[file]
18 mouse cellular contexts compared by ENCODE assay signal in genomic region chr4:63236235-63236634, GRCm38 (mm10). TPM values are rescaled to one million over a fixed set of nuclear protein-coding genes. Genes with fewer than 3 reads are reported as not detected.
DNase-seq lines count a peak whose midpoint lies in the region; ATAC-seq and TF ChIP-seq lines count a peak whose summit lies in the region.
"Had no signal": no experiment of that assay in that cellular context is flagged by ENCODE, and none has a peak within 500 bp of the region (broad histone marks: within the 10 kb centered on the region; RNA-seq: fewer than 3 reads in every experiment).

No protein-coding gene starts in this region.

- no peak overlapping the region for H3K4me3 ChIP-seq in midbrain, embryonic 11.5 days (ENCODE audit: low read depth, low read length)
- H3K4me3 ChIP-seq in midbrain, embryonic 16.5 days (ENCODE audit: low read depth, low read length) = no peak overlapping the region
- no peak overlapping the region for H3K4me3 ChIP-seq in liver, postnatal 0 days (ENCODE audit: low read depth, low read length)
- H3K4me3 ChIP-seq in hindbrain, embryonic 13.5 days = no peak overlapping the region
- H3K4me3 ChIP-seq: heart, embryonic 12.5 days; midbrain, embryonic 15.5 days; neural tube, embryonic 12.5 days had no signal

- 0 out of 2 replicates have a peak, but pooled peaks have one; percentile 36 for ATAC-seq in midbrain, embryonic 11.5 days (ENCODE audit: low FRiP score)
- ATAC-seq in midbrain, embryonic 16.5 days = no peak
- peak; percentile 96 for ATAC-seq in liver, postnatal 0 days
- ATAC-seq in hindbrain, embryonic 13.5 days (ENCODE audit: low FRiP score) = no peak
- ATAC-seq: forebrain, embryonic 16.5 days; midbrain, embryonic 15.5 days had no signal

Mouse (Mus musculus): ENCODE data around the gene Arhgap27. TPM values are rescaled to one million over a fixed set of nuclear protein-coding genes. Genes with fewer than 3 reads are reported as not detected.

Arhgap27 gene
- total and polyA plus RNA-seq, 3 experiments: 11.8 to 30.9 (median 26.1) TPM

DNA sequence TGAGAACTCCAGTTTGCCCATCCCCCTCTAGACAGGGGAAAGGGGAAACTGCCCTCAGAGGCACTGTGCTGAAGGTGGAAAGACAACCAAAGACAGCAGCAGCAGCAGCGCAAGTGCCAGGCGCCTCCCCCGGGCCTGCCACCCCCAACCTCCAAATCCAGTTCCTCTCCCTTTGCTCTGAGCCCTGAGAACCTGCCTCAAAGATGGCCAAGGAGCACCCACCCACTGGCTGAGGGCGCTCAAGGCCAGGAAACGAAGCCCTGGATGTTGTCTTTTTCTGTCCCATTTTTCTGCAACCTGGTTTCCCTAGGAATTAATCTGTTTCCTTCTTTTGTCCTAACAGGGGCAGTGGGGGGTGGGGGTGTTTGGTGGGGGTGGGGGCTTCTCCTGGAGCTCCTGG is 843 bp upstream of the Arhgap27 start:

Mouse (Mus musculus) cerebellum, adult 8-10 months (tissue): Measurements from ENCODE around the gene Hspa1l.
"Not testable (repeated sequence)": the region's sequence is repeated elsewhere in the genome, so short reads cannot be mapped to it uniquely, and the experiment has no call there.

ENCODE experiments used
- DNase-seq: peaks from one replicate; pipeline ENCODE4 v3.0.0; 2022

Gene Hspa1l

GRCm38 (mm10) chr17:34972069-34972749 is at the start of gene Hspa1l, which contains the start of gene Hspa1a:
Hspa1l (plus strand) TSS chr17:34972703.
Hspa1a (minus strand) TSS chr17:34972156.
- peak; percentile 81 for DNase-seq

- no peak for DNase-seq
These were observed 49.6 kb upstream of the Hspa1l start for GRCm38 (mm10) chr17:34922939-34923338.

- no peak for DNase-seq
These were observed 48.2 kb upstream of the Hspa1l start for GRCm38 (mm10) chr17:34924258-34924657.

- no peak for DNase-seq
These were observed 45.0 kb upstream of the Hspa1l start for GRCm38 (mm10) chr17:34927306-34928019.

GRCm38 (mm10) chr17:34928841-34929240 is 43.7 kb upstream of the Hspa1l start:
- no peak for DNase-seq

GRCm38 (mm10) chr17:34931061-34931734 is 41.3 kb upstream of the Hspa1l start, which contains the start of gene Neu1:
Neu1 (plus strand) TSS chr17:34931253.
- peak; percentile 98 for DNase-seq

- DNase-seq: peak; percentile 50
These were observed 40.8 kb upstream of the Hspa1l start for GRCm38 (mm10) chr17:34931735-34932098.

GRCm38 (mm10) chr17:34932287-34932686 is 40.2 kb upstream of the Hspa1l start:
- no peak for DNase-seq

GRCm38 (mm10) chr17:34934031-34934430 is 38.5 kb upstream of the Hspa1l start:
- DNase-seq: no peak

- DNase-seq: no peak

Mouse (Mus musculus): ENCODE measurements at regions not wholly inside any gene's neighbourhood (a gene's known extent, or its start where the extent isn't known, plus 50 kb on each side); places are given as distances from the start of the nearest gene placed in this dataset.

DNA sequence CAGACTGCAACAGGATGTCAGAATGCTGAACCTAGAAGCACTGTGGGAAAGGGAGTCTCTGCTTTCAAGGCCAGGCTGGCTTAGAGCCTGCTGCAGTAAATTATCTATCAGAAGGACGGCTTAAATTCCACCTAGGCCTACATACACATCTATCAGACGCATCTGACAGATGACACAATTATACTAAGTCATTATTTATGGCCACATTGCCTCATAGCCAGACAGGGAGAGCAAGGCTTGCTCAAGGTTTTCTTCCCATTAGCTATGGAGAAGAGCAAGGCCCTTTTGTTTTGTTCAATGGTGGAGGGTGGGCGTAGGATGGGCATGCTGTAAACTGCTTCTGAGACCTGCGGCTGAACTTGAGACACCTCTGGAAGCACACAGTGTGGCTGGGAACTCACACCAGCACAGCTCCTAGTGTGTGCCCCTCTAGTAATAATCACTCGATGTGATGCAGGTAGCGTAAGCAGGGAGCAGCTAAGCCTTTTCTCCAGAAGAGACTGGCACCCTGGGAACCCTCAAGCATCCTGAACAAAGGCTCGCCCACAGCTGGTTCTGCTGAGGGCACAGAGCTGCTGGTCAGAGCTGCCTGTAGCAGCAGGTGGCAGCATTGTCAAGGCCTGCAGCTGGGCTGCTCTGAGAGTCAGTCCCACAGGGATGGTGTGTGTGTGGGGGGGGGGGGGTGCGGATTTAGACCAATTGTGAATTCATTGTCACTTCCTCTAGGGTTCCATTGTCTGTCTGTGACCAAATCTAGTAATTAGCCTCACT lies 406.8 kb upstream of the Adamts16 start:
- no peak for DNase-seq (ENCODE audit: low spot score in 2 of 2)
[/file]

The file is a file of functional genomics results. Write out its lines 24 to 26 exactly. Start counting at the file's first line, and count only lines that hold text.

GRCm38 (mm10) chr17:34972069-34972749 is at the start of gene Hspa1l, which contains the start of gene Hspa1a:
Hspa1l (plus strand) TSS chr17:34972703.
Hspa1a (minus strand) TSS chr17:34972156.